Pulsatile GH secretion decreases during food-deprivation in the rat. It has been hypothesized that this decrease is due to elevated hypothalamic somatostatin secretion. This is based on the observation that GH increases in food-deprived rats following removal of endogenous somatostatin using passive immunization techniques. Cognizant of the important stimulatory effects of growth hormone-releasing hormone (GHRH) on GH secretion, we sought to determine if this neuropeptide plays any role in mediating GH secretion in food-deprived rats. Male rats were prepared with indwelling venous catheters using sodium pentobarbital anesthesia seven days prior to experimentation. Animals were food-deprived for 72 h, after which control blood samples were drawn from -60 to 0 min. One group was then treated with normal rabbit serum (NRS), while a second group was treated with GHRH antiserum (GHRHab). At 55 min all animals received somatostatin antiserum (SSab). No animal exhibited any spontaneous GH peak during the one hour control period or in the subsequent one hour period following the administration of GHRHab or NRS. Absence of GH pulsatility during food-deprivation, coupled with no decrease in GH levels in food-deprived rats treated with GHRHab suggest that diminished GHRH pulsatility is likely during food-deprivation. Subsequent treatment of these animals with SSab resulted in an identical 2.5 fold increase in GH concentrations. This result suggests that GHRH is not involved in the GH rebound following somatostatin withdrawal in food-deprived rats.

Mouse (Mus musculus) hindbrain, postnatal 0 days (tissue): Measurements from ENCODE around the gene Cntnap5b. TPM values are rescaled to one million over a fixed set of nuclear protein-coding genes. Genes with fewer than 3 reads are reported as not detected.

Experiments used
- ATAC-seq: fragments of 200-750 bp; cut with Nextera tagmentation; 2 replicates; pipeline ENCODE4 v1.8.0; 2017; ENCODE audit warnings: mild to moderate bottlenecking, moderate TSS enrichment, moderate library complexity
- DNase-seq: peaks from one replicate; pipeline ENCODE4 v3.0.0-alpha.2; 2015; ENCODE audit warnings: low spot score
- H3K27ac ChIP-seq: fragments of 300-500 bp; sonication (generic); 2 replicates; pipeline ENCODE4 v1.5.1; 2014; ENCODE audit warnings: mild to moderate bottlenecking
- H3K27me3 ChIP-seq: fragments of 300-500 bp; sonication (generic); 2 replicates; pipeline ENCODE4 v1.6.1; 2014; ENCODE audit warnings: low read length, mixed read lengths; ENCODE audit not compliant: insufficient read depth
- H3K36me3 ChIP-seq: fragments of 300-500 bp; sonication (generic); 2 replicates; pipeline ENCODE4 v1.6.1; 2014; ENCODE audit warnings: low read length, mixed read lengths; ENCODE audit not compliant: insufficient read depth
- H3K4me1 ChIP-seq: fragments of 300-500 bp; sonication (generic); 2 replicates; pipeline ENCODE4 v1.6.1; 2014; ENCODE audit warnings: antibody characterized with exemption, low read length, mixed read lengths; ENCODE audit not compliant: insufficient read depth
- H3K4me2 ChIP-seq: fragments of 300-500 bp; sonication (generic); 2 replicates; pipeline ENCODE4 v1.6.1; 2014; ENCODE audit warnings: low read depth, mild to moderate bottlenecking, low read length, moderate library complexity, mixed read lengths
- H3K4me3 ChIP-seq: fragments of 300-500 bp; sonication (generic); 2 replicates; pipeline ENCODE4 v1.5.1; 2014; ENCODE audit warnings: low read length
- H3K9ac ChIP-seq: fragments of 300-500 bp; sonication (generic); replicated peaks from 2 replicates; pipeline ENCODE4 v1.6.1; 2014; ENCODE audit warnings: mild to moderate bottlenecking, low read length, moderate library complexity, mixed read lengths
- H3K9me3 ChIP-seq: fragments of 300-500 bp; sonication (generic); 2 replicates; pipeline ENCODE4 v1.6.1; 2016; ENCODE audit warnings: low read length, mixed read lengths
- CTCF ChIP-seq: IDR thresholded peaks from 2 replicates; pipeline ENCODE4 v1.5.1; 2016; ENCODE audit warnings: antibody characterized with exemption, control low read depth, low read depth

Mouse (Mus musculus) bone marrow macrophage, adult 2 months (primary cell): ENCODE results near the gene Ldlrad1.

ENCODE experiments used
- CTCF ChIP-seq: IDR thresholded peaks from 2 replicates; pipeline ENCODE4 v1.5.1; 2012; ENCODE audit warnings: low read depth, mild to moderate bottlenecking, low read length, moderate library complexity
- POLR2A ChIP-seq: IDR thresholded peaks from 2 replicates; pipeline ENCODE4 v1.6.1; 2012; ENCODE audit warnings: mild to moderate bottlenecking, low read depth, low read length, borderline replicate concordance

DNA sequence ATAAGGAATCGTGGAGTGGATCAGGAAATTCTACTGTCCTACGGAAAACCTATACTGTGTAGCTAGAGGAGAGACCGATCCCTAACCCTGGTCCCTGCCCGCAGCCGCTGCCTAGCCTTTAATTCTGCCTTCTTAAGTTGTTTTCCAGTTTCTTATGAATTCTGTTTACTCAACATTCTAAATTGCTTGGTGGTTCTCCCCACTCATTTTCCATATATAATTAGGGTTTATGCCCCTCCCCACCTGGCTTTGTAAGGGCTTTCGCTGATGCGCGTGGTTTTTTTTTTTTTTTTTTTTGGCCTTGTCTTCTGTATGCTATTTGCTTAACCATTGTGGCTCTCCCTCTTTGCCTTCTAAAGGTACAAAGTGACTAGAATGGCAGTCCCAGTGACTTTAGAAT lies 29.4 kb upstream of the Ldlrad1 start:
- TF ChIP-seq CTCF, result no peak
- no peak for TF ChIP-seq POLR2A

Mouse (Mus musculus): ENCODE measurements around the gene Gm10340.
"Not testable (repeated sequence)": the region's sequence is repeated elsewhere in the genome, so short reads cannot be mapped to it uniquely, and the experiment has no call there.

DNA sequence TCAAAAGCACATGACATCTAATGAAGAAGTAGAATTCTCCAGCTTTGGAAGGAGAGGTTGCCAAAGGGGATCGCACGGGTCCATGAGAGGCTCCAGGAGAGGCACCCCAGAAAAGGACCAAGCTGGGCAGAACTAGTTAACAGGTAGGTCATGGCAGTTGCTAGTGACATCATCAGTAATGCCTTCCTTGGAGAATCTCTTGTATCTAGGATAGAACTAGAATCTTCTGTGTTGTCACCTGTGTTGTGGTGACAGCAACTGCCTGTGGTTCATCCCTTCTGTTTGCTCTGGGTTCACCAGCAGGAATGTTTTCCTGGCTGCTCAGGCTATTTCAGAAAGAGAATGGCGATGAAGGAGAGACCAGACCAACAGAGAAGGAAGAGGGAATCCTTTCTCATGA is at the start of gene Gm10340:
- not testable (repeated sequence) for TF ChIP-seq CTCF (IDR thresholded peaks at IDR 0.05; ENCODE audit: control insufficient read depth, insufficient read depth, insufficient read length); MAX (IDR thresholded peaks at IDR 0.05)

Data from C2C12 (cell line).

ASJC Scopus subject areas
- Biochemistry, Genetics and Molecular Biology(all)
- Pharmacology, Toxicology and Pharmaceutics(all)